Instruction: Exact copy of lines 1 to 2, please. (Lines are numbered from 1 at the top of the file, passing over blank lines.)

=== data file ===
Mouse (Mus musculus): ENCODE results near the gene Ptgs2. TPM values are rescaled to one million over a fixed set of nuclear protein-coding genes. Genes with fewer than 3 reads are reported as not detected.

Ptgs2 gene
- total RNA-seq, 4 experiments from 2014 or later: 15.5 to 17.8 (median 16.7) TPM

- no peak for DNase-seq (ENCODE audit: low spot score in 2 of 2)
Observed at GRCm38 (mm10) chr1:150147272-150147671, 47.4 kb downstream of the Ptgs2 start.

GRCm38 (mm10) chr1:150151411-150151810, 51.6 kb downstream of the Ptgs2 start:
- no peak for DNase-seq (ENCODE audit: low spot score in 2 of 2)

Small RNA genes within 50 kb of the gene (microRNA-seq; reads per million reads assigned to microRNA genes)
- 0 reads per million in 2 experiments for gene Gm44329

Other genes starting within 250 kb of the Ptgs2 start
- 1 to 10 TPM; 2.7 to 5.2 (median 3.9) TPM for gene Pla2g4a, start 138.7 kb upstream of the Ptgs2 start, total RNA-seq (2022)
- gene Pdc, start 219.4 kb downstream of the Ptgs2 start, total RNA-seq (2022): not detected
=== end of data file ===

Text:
Mouse (Mus musculus): ENCODE results near the gene Ptgs2. TPM values are rescaled to one million over a fixed set of nuclear protein-coding genes. Genes with fewer than 3 reads are reported as not detected.

Ptgs2 gene